Odd result with booleans on closed polysurfaces

Hello all,

I cannot get past this odd problem with booleans and closed polysurfaces, and hope you could point me in a new direction.

I have two closed polysurfaces. I would like to subtract the one on the right of the image from the other.

I have checked for bad objects, invalid surfaces and non-manifold edges, to no avail.

I have checked the intersection of the two solids, and it seems good to go.

BooleanUnion yields expected result.

BooleanSplit and BooleanDifference yield the following: the polysurface I am trying to subtract from is marked as a closed polysurface, but there is definitely something wrong there.

And the polysurface I am trying to subtract with now has a naked edge (still no bad objects or non-manifold edges though).

Does this ring a bell for anybody? I am at a loss for what to look for next, and online searching has not been fruitful.

Thanks in advance!

Hi Alexia- a Rhino file is worth a thousand pictures in a case like this - can you post a file with the objects?


Hello Pascal,

Thanks for your reply. Here the accused file!


GRAF_maquette_copy.3dm (11.2 MB)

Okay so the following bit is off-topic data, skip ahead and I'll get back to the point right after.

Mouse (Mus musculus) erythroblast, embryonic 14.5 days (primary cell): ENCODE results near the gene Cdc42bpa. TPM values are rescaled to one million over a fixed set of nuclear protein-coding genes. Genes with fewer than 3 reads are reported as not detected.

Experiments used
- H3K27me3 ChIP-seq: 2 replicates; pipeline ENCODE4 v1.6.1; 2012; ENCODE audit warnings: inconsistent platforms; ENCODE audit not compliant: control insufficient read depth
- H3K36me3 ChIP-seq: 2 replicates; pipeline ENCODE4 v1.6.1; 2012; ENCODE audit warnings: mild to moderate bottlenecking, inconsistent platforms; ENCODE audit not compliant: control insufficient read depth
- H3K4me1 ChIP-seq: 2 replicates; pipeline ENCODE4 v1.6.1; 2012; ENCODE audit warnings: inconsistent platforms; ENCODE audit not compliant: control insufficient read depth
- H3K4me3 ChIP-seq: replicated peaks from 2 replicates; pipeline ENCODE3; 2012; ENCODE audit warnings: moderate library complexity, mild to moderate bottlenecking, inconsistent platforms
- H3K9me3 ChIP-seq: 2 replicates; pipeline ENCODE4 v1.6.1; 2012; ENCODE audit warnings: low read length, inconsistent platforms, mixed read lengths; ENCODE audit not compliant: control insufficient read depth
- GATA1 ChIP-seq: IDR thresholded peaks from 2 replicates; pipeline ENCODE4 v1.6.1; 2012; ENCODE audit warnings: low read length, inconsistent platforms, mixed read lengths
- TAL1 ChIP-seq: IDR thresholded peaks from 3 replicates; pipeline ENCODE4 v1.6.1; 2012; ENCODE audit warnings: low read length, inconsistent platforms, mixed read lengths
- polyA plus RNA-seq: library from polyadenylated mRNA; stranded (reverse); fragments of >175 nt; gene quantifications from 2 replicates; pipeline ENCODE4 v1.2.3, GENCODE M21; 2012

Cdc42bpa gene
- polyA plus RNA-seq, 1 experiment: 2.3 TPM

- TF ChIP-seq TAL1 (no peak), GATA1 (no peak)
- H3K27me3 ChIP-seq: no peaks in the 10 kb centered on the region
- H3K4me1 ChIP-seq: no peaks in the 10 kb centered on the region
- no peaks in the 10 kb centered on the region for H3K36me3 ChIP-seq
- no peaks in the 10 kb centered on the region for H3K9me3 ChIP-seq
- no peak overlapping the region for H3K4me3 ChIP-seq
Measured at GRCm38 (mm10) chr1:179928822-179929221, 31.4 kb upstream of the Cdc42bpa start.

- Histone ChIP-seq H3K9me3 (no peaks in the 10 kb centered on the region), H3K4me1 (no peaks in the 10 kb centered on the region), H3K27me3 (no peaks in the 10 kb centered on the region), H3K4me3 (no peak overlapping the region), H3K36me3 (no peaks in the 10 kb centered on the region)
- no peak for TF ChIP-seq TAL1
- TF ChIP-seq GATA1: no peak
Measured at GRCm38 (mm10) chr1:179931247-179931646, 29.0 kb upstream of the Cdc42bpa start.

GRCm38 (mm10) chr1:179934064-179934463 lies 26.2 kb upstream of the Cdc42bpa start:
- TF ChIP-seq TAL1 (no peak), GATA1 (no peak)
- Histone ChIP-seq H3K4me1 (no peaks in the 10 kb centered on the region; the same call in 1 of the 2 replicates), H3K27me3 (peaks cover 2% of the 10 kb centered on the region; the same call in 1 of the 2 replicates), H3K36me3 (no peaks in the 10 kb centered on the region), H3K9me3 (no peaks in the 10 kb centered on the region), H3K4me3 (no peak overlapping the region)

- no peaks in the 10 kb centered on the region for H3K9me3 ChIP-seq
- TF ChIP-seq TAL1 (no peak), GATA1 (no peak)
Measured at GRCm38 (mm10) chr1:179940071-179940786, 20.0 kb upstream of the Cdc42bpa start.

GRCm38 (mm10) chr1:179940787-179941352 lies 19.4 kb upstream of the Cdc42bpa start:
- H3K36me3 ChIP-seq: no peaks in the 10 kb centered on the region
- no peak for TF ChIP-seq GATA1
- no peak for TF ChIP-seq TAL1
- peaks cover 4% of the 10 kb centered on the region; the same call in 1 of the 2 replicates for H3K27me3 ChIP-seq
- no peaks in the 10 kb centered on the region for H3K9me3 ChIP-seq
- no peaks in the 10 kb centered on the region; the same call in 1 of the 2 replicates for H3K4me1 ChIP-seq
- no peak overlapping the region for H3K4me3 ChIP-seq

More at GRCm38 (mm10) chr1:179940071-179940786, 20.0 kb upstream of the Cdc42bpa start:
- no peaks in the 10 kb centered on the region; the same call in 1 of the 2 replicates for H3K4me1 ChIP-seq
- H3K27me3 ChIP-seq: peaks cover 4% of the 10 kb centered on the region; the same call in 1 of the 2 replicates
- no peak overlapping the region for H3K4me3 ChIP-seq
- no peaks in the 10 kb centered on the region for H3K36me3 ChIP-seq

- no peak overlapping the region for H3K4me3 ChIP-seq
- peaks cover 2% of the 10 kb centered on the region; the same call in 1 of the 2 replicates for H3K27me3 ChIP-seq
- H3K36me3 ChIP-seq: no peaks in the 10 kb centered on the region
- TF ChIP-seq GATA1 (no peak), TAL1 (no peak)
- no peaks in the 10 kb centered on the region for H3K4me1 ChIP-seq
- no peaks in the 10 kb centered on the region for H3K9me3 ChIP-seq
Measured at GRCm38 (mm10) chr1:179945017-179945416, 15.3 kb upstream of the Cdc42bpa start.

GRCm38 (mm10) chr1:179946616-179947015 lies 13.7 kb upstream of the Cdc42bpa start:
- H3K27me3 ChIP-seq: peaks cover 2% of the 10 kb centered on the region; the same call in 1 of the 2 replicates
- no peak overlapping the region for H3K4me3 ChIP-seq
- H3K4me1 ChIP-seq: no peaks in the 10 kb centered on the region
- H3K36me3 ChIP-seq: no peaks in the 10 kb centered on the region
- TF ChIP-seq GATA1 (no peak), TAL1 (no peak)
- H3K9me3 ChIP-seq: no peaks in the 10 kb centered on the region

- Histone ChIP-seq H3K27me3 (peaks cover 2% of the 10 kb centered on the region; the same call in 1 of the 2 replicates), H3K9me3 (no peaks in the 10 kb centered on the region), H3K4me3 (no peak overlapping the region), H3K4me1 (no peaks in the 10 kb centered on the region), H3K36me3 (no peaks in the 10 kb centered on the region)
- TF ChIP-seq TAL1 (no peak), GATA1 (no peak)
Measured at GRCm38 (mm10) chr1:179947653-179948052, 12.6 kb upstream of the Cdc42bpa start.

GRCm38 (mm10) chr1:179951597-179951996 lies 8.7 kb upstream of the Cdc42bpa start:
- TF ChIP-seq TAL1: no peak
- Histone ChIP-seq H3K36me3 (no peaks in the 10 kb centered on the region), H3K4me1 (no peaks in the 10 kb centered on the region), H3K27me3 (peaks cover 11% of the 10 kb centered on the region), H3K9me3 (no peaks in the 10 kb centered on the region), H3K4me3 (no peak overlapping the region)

Hi Alexia -the Boolean is correct as far as I can see- the naked edges are on an extra surface that is conicident with the bottom face of the smaller object.


Hmm, I see. Thank you for pointing that out.

I have hidden that surface and made sure to select the two polysurfaces in question when calling that command, but I am still getting an abnormal result: do you have any idea what else could be going on?


Yeah, I see the shading is incorrect - that means the surfaces are incorectly oriented - still poking…

You can ‘fix’ it by exploding the the thing and rejoining, but I don’t yet see what is causing this.
Ah - it is very far from the origin… @ak_epfl move the inputs to the World origin before the Boolean - that should look better.


Interesting. Just out of curiosity, what is the logic behind this? Can you explain why this happens when it’s far from the origin?

This has to do with the way that Rhino 5 creates display meshes. Rhino 5 uses single-precision floating point numbers for these - Rhino 6 uses double-precision.

A lot has been written here on the topic. A few links:

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Pascal: yay, it worked!

Thank you, never would I have found that on my own.